|BOTANICAL ELECTRONIC NEWS|
|No. 363 June 17, firstname.lastname@example.org||Victoria, B.C.|
Adam Szczawinski's contribution to lichenology is also remembered in the naming of a lichen genus after him, Szczawinskia. See Funk, A. 1983. Szczawinskia, a new genus of the lichen-forming Coelomycetes. - Syesis 16: 85-88. The genus includes three species, two known from the Pacific Northwest (BC and WA) and Norway, and one from Papua New Guinea.
Bill Cody is being recognized for his numerous contributions to biodiversity awareness in the Yukon. Few individuals have made such a large and valuable contribution to the knowledge of the flora of North America found "north of 60ø". Bill has provided the foundation upon which all present and future studies of the Yukon flora are based.
Bill's love of northern plants is rooted in his early years as a field botanist employed with Agriculture Canada. He spent 21 years working in the Northwest Territories and four years conducting field work in Yukon. Although he retired in 1987, his enthusiasm has continued. In his spare time and on his own dime he has written 14 major papers for the Yukon, the greatest culmination of which is the Flora of the Yukon Territory.
Bill continues to collaborate with Yukoners on new records and range extensions to the flora of Yukon. Although retired for almost 20 years, Bill continues to go to his office daily. In 1998, 2000 and 2001 he returned to the Yukon to continue his botanical work and to show the territory to his children.
Bill's overall publication list is impressive: he has authored over 258 papers and books; at least 122 of these publications are based on his work in the North. His articles have appeared in journals such as: Canadian Field-Naturalist, Canadian Journal of Botany, Rhodora and Le Naturaliste Canadien. Books he has authored or coauthored include: The Ferns of Canada, Vascular Plants of the Continental Northwest Territories, Flora of Riding Mountain National Park, and most recently Flora of the Yukon Territory.
In addition to these publications, he reviewed countless manuscripts, processed over 38,000 plant collections of his own and likely an equal number for other collectors. Our largest national herbarium, "Department of Agriculture in Ottawa" (DAO), would not be what it is today without Bill's contributions. DAO is recognized as one of the top 20 herbaria in the world.
Bill has always been active in the Ottawa Field Naturalists. He has been the business manager for the Council of the journal The Canadian Field-Naturalist since 1948. He has always been more than supportive of students across Canada and has enriched countless lives with his knowledge and humility. He is an inspiration to many botanists.
To those in the plant world, Bill is already a titan. Arabis codyi and Saxifraga codyana are just two of the plant species found in the Yukon Territory that bear his name. With such a distinguished scientific career dedicated to plants in the north it is an honour to recognize William James Cody as the 2006 Yukon Biodiversity Awareness recipient.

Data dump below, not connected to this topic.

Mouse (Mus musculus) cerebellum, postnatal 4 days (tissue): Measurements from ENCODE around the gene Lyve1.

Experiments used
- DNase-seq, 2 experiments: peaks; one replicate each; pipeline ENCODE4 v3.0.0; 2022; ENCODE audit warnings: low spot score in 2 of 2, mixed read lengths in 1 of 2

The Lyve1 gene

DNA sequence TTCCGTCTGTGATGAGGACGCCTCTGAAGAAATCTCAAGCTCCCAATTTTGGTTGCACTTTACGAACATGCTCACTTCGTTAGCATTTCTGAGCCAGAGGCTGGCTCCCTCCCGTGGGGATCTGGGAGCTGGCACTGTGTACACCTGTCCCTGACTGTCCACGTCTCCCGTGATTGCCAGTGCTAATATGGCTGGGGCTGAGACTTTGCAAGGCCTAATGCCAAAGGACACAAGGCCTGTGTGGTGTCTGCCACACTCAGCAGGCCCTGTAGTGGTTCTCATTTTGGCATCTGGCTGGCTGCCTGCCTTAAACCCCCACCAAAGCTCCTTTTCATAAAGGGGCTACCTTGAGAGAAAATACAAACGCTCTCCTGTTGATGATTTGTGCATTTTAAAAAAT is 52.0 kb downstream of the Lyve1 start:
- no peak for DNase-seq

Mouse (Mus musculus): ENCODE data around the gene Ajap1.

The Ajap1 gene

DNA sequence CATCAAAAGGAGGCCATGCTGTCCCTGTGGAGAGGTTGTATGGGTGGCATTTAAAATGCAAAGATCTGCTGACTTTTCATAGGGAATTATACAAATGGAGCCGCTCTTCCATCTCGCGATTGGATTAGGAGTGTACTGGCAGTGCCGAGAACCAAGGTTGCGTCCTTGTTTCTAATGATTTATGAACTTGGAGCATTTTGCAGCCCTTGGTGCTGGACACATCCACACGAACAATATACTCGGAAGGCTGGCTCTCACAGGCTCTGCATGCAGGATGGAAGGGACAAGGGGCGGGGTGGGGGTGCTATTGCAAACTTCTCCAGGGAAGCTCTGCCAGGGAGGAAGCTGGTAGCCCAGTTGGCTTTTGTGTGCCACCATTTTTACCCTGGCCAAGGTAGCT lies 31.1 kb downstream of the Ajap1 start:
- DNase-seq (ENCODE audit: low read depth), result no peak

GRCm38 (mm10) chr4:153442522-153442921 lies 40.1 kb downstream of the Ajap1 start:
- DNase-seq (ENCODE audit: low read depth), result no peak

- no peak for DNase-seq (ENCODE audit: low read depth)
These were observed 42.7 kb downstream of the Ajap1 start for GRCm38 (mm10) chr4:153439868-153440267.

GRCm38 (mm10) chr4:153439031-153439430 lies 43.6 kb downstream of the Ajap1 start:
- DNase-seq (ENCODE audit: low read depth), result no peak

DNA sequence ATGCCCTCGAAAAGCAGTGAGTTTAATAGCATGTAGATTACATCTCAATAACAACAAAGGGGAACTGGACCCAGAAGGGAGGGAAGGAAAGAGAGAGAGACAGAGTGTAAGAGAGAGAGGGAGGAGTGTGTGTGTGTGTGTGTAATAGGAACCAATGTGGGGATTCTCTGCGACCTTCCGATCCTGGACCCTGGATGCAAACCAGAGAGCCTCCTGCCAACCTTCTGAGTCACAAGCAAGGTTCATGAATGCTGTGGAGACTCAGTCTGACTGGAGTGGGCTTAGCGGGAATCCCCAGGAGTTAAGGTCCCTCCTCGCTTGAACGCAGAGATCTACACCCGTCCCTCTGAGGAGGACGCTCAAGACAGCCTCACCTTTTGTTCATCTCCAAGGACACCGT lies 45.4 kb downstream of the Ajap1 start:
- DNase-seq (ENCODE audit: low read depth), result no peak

Zizania L. (wild rice) is a small genus of aquatic grasses that grow in shallow water in lakes and rivers. Zizania is well known because its large caryopses have high nutritional value. Wild rice was a staple food for Native Americans, and it is now grown widely as a field crop in North America. Wild rice is the only cereal crop that is native to Canada.
Four species are currently recognized in Zizania (cf. Aiken et al. 1988; Terrell et al. 1997; Terrell and Duvall 2000). One species, the perennial Z. latifolia (Griseb.) Turcz. ex Stapf (Manchurian wild rice), is native to Asia, and three species (Z. aquatica L., Z. palustris L., and Z. texana Hitchc.) are native to North America. Zizania texana (Texas wild rice) is a perennial that is narrowly distributed in the Upper San Marcos River, Hays County, Texas (Terrell et al. 1978). Zizania aquatica (southern wild rice) and Z. palustris (northern wild rice) are both annual taxa, and have been variously recognized as a single species, Z. aquatica with multiple varieties (e.g., Fassett 1924; Hitchcock and Chase 1951) or as distinct species. Recognition of two species is supported by data from macromorphology (e.g., Dore 1969; Dore and McNeill 1980; Aiken 1986), micromorphology (Terrell and Wergin 1981), isozymes (Warwick and Aiken 1986), and anatomy (Duvall and Biesboer 1988).
Both Zizania aquatica and Z. palustris have two recognized varieties:
Zizania aquatica var. aquatica is distributed natively along the Atlantic coastal plain, from Louisiana to the drainage of the St. Lawrence River in eastern Canada, and around the Great Lakes (Dore 1969; Aiken et al. 1988). Zizania aquatica var. brevis Fassett is distributed throughout the tidal flats of the St. Lawrence River estuary (Aiken et al. 1988).